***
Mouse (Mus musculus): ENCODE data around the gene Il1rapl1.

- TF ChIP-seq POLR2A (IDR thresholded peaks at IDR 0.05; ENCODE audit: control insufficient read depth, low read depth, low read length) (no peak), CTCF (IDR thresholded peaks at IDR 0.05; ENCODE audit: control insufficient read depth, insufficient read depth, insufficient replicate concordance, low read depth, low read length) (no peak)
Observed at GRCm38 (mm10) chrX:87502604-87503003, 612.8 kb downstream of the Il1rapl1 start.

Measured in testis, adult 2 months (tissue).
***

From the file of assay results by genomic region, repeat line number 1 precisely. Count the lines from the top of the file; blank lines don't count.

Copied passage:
Mouse (Mus musculus): ENCODE data around the gene Il1rapl1.